In personal news…meeting someone one admires can be an exercise in disappointment. How often do legends exceed our expectations? I had the great privilege of spending some time with Margaret Atwood when I was in Toronto recently and it was one of the greatest experiences of my life. She is brilliant, witty, erudite, full of surprises and profoundly generous. I recently reread her historical novel Alias Grace, which is astounding, and she reminded me that Netflix recently released a series based on the novel, with which she was very happy. I was also lucky to be in the company of the penetratingly intelligent literary critic Amy Brady and the eminent professor Everett Hamner, as well as Cosima Herter (not pictured here, as she was taking the photo), writer for Orphan Black and Snowpiercer, who is, like Margaret Atwood, a truly unforgettable talent.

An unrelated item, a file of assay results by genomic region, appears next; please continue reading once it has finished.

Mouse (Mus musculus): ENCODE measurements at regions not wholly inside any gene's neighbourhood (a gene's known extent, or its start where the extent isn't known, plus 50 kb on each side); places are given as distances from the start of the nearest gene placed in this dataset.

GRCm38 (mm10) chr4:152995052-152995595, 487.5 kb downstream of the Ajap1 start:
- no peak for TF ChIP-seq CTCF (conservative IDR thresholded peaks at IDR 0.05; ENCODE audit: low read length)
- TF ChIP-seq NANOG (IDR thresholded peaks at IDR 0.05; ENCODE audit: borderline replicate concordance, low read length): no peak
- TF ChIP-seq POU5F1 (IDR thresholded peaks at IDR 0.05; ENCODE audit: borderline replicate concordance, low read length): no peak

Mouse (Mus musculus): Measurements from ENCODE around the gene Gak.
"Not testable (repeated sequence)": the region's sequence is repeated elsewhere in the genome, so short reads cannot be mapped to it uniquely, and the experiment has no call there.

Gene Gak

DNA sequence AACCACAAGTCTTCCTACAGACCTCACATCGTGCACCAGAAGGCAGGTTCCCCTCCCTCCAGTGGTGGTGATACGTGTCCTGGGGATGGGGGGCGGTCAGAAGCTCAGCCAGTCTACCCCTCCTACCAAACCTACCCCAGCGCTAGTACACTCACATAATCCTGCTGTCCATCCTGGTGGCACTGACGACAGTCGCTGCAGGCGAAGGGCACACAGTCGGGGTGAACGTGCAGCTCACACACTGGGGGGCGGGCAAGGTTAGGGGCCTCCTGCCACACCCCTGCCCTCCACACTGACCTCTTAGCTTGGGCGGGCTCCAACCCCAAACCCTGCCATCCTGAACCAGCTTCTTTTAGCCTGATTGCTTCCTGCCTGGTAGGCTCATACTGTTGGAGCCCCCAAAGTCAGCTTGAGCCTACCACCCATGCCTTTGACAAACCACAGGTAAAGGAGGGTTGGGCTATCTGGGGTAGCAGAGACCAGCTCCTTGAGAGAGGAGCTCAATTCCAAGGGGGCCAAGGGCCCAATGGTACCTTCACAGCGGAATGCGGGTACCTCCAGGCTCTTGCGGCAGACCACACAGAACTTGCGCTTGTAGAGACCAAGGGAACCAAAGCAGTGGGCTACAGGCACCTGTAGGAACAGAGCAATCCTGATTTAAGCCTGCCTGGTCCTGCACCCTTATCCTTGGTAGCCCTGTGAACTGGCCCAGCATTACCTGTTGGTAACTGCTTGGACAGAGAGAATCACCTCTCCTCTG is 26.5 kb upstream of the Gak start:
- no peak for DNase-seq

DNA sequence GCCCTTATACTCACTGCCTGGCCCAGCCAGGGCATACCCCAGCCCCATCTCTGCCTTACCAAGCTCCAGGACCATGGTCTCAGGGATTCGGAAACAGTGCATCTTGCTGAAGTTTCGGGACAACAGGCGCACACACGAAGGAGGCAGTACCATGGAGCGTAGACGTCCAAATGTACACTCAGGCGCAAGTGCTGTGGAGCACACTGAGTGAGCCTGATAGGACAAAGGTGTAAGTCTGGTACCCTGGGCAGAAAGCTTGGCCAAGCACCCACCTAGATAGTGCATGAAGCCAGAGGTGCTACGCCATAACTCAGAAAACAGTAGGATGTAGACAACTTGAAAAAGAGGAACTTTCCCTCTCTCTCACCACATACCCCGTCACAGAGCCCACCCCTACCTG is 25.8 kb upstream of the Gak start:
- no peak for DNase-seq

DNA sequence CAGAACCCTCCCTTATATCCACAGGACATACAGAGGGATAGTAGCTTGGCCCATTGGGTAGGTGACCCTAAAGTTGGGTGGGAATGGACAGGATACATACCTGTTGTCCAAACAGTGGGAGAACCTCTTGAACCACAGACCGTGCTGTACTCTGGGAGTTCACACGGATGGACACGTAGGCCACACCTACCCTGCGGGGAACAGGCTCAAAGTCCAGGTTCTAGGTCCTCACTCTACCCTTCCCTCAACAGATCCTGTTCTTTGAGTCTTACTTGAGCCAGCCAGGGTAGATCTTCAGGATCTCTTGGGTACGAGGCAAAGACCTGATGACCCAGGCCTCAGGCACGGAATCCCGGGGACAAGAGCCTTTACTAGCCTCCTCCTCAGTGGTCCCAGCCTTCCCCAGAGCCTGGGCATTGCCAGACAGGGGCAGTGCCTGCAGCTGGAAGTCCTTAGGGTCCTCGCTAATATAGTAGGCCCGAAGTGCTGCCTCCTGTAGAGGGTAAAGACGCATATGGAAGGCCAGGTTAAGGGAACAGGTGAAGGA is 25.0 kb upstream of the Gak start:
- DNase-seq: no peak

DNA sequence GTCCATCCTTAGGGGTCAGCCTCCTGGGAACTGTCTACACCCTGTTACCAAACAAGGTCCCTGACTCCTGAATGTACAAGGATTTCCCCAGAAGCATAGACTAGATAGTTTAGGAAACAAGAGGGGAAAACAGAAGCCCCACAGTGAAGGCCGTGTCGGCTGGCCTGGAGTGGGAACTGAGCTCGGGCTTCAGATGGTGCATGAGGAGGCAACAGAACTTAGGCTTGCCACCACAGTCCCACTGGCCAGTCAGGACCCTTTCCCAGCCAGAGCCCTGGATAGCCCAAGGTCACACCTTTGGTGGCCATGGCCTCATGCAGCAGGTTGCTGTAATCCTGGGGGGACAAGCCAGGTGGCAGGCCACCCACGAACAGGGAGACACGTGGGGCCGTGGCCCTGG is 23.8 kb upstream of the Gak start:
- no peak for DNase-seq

Lascaux Prize in Fiction

I was greatly surprised (astonished, really) to learn South Pole Station had been awarded the Lascaux Prize in Fiction this summer, somehow beating exceptional novels like Exit, West by Mosin Hamid and The Use of Fame by Cornelia Nixon. The finalist list serves as a handy must-read list, by the way, so I'm including it below:

Mohsin Hamid, Exit West
Jim Naremore, The Arts of Legerdemain as Taught by Ghosts
Cornelia Nixon, The Use of Fame
Ronan Ryan, The Fractured Life of Jimmy Dice
Lynn C. Miller, The Day After Death
Anne Da Vigo, Thread of Gold
Robley Wilson, After Paradise

Paperback Release

The paperback of South Pole Station has officially been released and is available in independent bookstores across the country--as well as the country's airport bookstores, apparently. In honor of the paperback release I'm going to re-share one of my favorite, and most thoughtful, reviews of South Pole Station from last summer, by novelist Eric Shonkwiler over at The Coil:

On Ashley Shelby's South Pole Station